(writer digitally, not surgically enhanced by loving daughter, 14)
Sheikh Zayed's Grand Mosque boasted the LARGEST carpet in the world and space for 40,000 worshippers facing Mecca and praying at the same time.
On the relatively pedestrian Abu Dhabi cityscape, this Macedonian marble masterpiece loomed large and dazzlingly white. Its orb-like opulence jutted out at us from many angles on our taxi-rides about this strange city. Strange because their is nary a sign of life. No washing on the line, no Granddad having a shisha pipe on the balcony in his stripy boxers, not a window box of petunias nor a tea towel on a windowsill.
Everything and everyone is locked up, shut away from the heat and the desert dust. Surviving, cocooned in cool air conditioning, behind closed doors during the hottest months of the year July, August and September. Motorists leave their cars running when they pop into the souk (market) for supplies. Either that or return to a vehicle reaching temperatures of 46+ degrees. There is movement from car to building and back. And that's about all.
The date palms, some still with fruit, that line the roads are as beige as the buildings. Despite being on the coast you feel like you’re in a desert. On sand. Surrounded by extra salty sea thanks to the outflow of the city's desalination plant being pumped back into the ocean.
Abu Dhabi has the largest oil production of all the emirates, 2.9 million barrels per day (on quick search). So naturally it costs only $USD30 to fill a large car. $USD100 for a bottle of whiskey on the other hand. Large fast cars are a plenty. Don't be surprised if your taxi is a brand spanker BMW 740. Maseratis and souped-up Mercedes are everywhere and sometimes go on holiday with their owners. Pop them in the aircraft hold. No worries.
Sheikh Zayed’s mosque is the largest in the United Arab Emirates and the eighth largest mosque in the world. It cost a cool $USD45 million. The guidebook cautioned, head, neck, arms, legs must be covered. I wore my only full-body-coverage outfit, cardigan over long dress. And into a bag went my full length red silk nightie. Not to layer-up later all boho-chic-like, but to be my head scarf. The H put on jeans and a long sleeved shirt and shoes. Covered.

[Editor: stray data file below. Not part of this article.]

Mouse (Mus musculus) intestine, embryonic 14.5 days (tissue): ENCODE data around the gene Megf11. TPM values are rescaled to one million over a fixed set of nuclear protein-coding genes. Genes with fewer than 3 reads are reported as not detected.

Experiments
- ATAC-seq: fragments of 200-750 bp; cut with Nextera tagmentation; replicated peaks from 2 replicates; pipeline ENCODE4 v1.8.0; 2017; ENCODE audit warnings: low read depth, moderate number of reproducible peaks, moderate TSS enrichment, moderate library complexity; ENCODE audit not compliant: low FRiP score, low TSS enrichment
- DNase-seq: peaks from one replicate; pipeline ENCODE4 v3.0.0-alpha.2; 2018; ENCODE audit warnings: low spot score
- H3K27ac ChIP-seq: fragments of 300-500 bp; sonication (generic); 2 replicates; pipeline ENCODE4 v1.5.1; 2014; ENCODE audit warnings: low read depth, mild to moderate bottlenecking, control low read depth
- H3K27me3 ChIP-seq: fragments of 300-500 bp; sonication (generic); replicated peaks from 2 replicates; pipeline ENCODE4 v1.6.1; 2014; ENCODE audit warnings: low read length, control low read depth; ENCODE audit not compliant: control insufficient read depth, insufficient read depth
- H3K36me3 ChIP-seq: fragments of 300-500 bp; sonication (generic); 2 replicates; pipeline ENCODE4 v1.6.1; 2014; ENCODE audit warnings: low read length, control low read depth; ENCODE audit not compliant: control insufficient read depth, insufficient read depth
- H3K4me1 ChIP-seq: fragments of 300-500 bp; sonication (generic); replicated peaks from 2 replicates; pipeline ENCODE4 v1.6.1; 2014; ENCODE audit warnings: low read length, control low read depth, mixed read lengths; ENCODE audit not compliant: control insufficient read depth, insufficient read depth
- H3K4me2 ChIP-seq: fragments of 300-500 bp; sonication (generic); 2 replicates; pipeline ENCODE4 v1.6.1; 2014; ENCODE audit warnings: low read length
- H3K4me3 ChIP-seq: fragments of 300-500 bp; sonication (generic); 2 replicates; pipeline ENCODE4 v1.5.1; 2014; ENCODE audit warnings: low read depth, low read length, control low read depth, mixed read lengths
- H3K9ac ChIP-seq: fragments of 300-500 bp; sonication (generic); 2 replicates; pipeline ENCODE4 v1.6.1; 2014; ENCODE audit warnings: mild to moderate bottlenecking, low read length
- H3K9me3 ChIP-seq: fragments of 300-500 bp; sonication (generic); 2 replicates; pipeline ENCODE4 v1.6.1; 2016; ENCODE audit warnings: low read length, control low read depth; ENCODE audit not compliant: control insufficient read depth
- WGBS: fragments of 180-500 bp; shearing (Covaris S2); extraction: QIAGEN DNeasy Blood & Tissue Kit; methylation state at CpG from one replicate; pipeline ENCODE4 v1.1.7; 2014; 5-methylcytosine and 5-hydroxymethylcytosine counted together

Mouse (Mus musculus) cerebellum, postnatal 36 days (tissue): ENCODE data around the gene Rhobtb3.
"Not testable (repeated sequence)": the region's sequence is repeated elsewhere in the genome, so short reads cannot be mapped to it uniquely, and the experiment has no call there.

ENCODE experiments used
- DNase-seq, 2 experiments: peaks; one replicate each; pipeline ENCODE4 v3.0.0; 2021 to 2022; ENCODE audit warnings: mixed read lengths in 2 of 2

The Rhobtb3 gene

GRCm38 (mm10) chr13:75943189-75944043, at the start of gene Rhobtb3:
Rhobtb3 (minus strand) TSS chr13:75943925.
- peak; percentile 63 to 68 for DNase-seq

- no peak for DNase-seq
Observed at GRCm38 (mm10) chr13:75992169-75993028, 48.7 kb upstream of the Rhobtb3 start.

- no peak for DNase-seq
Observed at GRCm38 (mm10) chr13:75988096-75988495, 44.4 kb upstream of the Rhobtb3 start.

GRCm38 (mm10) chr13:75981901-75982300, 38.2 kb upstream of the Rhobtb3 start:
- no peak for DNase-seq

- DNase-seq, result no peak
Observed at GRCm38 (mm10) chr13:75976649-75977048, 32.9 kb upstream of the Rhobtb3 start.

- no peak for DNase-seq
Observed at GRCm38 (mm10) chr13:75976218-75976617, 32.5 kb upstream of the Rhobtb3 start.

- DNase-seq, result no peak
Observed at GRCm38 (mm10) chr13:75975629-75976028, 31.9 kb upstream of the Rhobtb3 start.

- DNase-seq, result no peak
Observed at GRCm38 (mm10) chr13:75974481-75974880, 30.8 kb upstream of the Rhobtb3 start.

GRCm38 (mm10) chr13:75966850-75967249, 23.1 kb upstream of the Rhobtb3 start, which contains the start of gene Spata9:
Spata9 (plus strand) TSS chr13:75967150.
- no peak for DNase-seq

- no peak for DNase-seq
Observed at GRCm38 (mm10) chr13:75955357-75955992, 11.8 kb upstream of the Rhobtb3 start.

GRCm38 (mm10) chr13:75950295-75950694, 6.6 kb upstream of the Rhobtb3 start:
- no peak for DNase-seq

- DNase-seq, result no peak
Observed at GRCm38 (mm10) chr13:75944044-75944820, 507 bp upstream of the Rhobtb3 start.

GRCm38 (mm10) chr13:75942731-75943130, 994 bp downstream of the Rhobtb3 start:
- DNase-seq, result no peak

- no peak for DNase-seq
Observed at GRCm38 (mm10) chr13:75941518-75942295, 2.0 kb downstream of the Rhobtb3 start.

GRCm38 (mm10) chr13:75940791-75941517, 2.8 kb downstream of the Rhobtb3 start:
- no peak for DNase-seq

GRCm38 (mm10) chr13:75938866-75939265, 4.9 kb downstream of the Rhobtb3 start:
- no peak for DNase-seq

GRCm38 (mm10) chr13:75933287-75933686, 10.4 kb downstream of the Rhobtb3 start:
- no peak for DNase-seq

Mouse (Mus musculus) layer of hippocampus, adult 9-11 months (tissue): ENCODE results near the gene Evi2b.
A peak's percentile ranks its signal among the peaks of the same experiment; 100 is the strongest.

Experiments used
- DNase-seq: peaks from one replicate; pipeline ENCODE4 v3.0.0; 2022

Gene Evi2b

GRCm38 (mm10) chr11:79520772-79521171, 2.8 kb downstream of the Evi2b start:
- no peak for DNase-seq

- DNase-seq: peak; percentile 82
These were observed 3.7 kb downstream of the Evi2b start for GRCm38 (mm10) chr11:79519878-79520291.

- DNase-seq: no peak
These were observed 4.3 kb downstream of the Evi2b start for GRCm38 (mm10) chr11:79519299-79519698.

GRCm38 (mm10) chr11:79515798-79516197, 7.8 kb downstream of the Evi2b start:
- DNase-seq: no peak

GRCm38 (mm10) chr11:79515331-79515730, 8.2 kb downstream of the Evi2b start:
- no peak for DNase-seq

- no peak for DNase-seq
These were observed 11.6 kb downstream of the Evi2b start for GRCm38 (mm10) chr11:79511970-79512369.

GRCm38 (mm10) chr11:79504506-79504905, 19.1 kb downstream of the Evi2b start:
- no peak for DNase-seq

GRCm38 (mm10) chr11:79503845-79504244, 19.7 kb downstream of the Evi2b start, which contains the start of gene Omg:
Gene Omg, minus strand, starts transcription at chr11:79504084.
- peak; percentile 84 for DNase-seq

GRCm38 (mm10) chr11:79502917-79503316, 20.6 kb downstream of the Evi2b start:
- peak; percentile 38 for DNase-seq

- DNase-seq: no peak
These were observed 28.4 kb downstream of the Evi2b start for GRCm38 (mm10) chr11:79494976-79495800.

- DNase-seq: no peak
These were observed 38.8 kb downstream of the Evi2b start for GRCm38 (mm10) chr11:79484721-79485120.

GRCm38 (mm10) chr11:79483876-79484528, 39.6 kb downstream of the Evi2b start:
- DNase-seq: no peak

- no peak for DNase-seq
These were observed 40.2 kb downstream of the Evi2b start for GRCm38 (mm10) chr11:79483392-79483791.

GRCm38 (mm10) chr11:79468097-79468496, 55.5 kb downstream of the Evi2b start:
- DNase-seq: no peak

The mosque operators are one step ahead of those not used to hiding flesh and issued free-of-charge synthetic black abayas to all inappropriately clad women. Kandooras for men. You just had to leave your security details. Pesky tourists have been pinching them.
‘You must put this on,’ said the assistant to me, holding out an abaya.
I’d just fashioned my nightie into a headscarf a la Princess Anne and dropped my (halter-neck) dress (under my cardy) so low it kissed the floor.
‘Can you see my bum?’ I asked.
‘Your dress is transparent,’ she giggled, in an amused not offended way.
I pulled the garment over my head and was instantly contained in an airtight tent perfumed by the previous wearers sweat.
‘It’s so those naughty men can’t look at us. Isn’t it?’ said my companion, pulling up her hood.
‘Yes,’ said our assistant, giggling again.
I yanked off my cardigan and stuffed it in my bag. When I got outside I realised I should’ve gone commando, it was 40 degrees combined with a mirage inducing glare from tonnes of WHITE; that on top of 3 hours sleep and jet lag, was enough to make any wannabe Bedouin hail a camel and run for a goat hair tent.
We wandered the great gilt pillared walkways beside rectangular blue tiled ponds. I stopped at the corner water fountains over large scalloped basins and slurped the icy cool evian. Beside the underground ladies loos was a circular green marbled room with a modest fountain in the centre. For feet washing before praying. When in Rome…I can testify it’s the best foot spa my sweaty trotters have ever enjoyed. I could have stayed there for yonks de-swelling my airplane-cankles. Instead, I patted my feet dry with the paper towels provided and on we walked across a sahara of marble into the main mosque. Barefoot. And twinkle toed. Ready…
Still it was hard not to be in awe of the magnitude and the sheer audacity of this massive spiritual and architectural achievement, even sweating and swooning under my abaya. Islam is a religion of tolerance and love and in its vastness this place drenched in light, inside and out, is more than welcoming.
No one was praying in the main mosque, although they were in private side prayer rooms. I expected I might witness people prone in prayer. I’d slip in amongst them like I've slipped into pews in gloomy European cathedrals and stared at the frieze of saints on the ceiling and thought of lost loved ones. Reflected. Aside from the feet washing there was no hands on.
All I could do was gawp at the audaciousness of this legacy lovingly left by the late Sheikh Zayed. The good looking guy in the kandoora, whose photo is still on every calendar (he died in 2004). He cut a dashing figure, an Arabian knight with gold Rayban aviators in his pocket and his pet hunting falcon in leather hood on his arm. His mausoleum is located beside the mosque on the north side. You could almost feel his presence.